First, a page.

“England and America are two great nations separated by a common language.”
-attributed to both Winston Churchill and George Bernard Shaw
In 1965 I spent the summer of my third year in medical school at the General Practice Teaching Unit of the Royal Infirmary in Edinburgh, Scotland because I wanted to learn more about the National Health Service (NHS). My impression then was that both the U.K. and U.S. medical care systems were evolving toward the same end result from very different directions. (1) That viewpoint has been reaffirmed by recent events. Both countries have embarked this past year on significant health care reform. Both countries are seeking to reduce costs, improve quality, become more patient-centered, and invest in health information technology (HIT). In both countries the majority of patients are highly satisfied with the NHS or Medicare and are vigilant about not giving up any of its benefits.
Both health care reform acts are being criticized for being too timid, or too bold, or too incremental, or too radical. The U.K. plan is being attacked by some as a disastrous turn toward privatization while the U.S. plan is “another step toward socialism”, i.e. very little change in the tenor since 1965. Vocal U.K. critics on the left decry the proposed move away from regulation (NHS) toward competition and market-place economics while the vocal U.S. critics on the right warn against more regulation and movement away from reliance on competition and market-place forces.
Increased Primary Care Support
The basic foundation of the NHS has always been General Practice physicians (GPs) who have no hospital privileges and refer all patients needing hospitalization to full-time hospital specialists (Consultants). (2) In 1965, and in 1996, such a separation of outpatient and inpatient medical practice was threatening to community physicians in the U.S. (3) Today it is difficult to recruit primary care physicians (and some specialists) to a community unless the hospital has hospitalists to care for inpatients. The community-based internist in U.S. is now more like the GP in U.K. then ever before, and that is not a bad thing.
Accountable Care Organizations (ACOs)
In the U.K. regional Primary Care Trusts (PCTs) have been responsible since 1948 for “commissioning” (purchasing) care beyond primary care; hospitals, specialists (consultants), ambulance service, maternal health. GPs advised these trusts, but did not run them. By 2013 they will. 141 GP Consortia will commission (purchase by contract) all patient care services for a defined population and will control the allocation of 80% of the NHS budget. Secondary care providers (hospitals and consultants/specialists) will be competing on quality grounds for the contracts. Prices will remain regulated nationwide by the NHS. Sounds like a physician-run Accountable Care Organization (ACO) doesn’t it? (Remember 50% of U.S. medical care services are currently paid for by our government; Medicare, Medicaid, VA, or Federal Employee Health Benefits).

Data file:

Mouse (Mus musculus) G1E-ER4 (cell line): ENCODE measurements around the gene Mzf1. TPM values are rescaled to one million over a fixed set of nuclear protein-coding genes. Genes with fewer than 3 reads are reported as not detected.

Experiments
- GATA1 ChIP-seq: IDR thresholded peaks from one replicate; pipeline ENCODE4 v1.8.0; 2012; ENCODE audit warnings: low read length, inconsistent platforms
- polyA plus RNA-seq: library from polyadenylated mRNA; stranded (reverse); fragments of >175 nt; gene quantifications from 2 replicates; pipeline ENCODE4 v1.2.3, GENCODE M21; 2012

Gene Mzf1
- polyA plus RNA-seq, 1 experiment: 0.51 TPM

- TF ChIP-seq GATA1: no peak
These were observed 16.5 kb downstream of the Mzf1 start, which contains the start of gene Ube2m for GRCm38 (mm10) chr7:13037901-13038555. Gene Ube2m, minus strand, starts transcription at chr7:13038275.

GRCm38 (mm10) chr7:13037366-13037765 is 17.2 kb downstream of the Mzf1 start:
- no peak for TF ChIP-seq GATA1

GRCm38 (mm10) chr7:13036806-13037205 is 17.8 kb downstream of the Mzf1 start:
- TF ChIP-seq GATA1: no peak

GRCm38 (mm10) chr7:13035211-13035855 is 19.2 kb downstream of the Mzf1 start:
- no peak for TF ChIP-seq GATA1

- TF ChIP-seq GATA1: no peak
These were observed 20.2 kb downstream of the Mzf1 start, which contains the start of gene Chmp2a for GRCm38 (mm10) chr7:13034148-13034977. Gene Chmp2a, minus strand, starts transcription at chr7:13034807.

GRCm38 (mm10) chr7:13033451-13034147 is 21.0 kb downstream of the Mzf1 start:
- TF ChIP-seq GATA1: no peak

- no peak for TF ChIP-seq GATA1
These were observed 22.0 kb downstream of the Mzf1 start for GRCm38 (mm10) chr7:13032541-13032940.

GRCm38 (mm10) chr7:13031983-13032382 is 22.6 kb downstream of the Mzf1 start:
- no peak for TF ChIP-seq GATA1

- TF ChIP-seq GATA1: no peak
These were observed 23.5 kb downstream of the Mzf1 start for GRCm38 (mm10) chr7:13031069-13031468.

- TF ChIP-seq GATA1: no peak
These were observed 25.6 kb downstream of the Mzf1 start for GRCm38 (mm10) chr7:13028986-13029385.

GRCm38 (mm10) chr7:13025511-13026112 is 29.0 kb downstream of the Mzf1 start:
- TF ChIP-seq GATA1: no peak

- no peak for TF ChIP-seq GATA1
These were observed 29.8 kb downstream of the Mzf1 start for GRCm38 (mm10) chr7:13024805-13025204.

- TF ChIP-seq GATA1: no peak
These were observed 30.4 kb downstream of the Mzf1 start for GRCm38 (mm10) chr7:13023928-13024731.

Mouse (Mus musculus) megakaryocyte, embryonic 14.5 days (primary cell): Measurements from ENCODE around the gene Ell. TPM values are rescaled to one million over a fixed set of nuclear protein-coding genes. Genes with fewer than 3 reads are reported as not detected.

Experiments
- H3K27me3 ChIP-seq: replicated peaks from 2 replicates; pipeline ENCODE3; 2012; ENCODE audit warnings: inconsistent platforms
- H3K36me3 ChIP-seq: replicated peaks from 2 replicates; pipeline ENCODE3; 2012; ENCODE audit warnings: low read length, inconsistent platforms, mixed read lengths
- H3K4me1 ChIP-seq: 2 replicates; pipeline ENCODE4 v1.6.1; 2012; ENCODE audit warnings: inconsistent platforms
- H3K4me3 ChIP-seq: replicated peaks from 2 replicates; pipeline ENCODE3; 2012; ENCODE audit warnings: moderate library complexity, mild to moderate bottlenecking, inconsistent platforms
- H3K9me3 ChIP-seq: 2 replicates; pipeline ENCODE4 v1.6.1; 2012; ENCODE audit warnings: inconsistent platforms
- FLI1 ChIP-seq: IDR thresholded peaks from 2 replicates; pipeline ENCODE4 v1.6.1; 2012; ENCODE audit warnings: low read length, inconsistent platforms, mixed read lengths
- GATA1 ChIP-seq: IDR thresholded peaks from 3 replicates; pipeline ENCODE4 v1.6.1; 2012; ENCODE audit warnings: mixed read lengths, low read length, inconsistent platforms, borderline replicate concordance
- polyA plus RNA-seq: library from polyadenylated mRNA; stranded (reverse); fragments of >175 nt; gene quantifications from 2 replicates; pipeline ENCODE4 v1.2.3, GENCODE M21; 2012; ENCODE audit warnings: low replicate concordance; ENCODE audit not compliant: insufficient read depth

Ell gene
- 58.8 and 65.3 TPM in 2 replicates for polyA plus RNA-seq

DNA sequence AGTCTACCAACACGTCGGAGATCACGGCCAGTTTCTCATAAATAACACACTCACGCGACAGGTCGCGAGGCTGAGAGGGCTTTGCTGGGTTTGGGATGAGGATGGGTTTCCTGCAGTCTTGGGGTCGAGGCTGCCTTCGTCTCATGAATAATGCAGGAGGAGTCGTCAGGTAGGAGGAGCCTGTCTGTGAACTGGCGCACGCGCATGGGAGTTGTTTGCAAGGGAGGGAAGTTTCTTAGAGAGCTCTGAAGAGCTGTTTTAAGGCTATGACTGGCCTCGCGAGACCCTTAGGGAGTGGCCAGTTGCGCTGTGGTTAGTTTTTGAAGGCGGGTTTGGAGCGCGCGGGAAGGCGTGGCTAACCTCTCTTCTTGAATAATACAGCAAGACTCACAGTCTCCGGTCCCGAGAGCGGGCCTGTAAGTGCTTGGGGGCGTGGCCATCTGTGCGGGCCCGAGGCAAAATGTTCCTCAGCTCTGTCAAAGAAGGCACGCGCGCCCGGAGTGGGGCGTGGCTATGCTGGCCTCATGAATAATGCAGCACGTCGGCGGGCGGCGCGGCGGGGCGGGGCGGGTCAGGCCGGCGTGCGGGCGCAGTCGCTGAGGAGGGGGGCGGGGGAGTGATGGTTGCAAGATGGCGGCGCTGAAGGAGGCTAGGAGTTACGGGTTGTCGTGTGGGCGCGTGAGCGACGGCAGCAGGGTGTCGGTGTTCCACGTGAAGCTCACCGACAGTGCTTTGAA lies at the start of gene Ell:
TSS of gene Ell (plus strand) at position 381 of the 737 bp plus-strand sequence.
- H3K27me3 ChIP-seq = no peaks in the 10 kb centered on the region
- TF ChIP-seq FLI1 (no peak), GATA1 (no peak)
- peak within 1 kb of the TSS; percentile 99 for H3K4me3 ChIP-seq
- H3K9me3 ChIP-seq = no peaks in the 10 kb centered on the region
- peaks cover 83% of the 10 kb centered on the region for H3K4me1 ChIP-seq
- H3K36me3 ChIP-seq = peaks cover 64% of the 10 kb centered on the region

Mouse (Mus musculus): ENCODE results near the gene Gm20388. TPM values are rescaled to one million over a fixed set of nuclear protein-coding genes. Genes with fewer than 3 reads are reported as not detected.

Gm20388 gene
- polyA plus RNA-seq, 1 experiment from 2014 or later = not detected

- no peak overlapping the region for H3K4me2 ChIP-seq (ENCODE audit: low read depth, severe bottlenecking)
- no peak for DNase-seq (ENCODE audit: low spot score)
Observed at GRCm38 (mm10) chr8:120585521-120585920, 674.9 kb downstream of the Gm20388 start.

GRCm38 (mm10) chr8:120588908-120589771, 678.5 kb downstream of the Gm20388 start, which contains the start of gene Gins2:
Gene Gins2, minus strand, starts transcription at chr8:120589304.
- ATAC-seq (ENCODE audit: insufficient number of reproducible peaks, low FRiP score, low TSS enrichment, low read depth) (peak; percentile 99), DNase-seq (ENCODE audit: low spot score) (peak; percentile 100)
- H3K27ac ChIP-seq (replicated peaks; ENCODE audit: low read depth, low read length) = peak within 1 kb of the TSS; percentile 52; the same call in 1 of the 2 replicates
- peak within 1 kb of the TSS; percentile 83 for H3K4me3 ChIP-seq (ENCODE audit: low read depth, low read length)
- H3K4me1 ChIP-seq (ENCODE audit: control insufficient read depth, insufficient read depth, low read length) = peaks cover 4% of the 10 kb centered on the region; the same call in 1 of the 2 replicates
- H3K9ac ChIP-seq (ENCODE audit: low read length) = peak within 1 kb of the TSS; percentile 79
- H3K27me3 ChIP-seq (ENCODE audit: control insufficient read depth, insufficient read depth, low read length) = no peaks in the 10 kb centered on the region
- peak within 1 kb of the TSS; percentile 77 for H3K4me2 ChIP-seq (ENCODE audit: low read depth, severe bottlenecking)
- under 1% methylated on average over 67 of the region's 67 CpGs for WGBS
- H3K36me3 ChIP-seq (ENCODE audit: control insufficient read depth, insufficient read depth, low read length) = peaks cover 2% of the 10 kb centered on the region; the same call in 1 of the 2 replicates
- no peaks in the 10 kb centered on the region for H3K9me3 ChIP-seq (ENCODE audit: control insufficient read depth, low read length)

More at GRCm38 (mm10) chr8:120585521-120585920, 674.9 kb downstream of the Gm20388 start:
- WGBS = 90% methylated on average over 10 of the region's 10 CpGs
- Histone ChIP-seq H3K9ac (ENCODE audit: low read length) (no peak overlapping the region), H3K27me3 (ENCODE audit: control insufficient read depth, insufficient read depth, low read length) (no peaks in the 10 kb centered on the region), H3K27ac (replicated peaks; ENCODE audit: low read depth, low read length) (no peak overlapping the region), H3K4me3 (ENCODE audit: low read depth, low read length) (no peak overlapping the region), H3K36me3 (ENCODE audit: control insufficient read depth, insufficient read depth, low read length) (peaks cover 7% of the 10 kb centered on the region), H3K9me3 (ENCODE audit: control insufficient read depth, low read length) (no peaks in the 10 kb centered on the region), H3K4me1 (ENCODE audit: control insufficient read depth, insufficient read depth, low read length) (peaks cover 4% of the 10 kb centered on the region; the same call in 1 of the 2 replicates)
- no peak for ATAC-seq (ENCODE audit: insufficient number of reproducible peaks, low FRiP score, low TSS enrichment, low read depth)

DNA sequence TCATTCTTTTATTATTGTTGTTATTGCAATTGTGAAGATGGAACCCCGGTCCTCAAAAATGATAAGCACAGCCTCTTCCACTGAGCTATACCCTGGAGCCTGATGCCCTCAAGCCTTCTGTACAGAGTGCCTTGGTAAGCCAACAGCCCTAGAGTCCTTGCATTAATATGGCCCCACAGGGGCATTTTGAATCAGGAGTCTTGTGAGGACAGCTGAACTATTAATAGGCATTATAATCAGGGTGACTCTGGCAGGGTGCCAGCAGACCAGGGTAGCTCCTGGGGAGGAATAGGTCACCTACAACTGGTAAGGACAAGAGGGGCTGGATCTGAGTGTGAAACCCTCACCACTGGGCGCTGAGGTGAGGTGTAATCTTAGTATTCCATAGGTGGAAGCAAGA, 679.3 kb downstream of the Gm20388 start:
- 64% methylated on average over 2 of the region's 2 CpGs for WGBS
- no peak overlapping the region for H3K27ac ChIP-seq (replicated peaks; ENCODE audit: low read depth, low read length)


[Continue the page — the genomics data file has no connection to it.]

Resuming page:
Since most GP practices have been closely connected for years with visiting home care nurses, social workers, and other ancillary social services through the Local Health Authority and every patient needs to “register” with a GP, GP practices closely match the newly-coined U.S. definition of “A Medical Home”; i.e. a multidisciplinary primary care unit that manages, but does not provide, all aspects of the patient’s care. Now the GP referrals will more directly affect the flow of money.
A multi-million dollar program started in the U.K. in 2003 to develop digital patient records and hospital administrative systems outsourced to two national major vendors its imhas been poorly implemented . The new plan calls for incentives for more local and regional initiatives from the Trusts/Consortia to move HIT along.
“Improving IT is essential to delivery of a patient-centered NHS”..a modular approach based on”connect all” rather than “replace all”.
The government proposals call for an NHS-wide “information architecture” set around standards, improvements in data accuracy, and the opening up of records to patients online. The NHS looks to saving $32B (billion) by 2015 by implementation of the revised HIT plan. There is a concern about the Trusts/Consortia having enough HIT expertise to do this is. In the U.S. the establishment of 70 Regional Extension Centers and HIT Workforce Development Grants will help implement the “meaningful use” of HIT. Neither the U.K. nor the U.S. plans have established national standards for connectivity; standards that need to be “transparent and centrally mandated” to reduce complexity. This lack of connectivity will be an increasingly vexing problem for both providers and patients in both countries.
Bottom line: Both U.S. and U.K. are evolving toward a similar mixture of public/private health care schemes from their different historical directions. They share common objectives and common problems., and neither country is finding the path to be particularly smooth. Since EVERY country’s health care system is different, and critics of health care reform on both sides of the Atlantic are whipping up fear of the “other system”, it is time to move on and expand our vision by trying to learn more from France and Germany’s experiences.
1. Mathewson, H.O.. “General Thoughts About General Practice: a medical student’s view of the future of general practice in the United Kingdom.” J Med Educ. 1968, Jan;43(1):36-41.
2. David J. Kerr, M.D., D.Sc., and Mairi Scott, M.B., Ch.B., “British Lessons on Health Care Reform” , September 9, 2009, at NEJM.org
3.Wachter R, Goldman L. “The Emerging Role of ‘Hospitalists’ in the American Health Care System”. N Engl J Med 335 (7): 514–7. 1966
Herbert Mathewson, MD, blogs at HUB’s LIST, a compilation of medical fun facts gleaned from a variety of medical journals, newspapers, other public and professional sources, and an occasional private communication.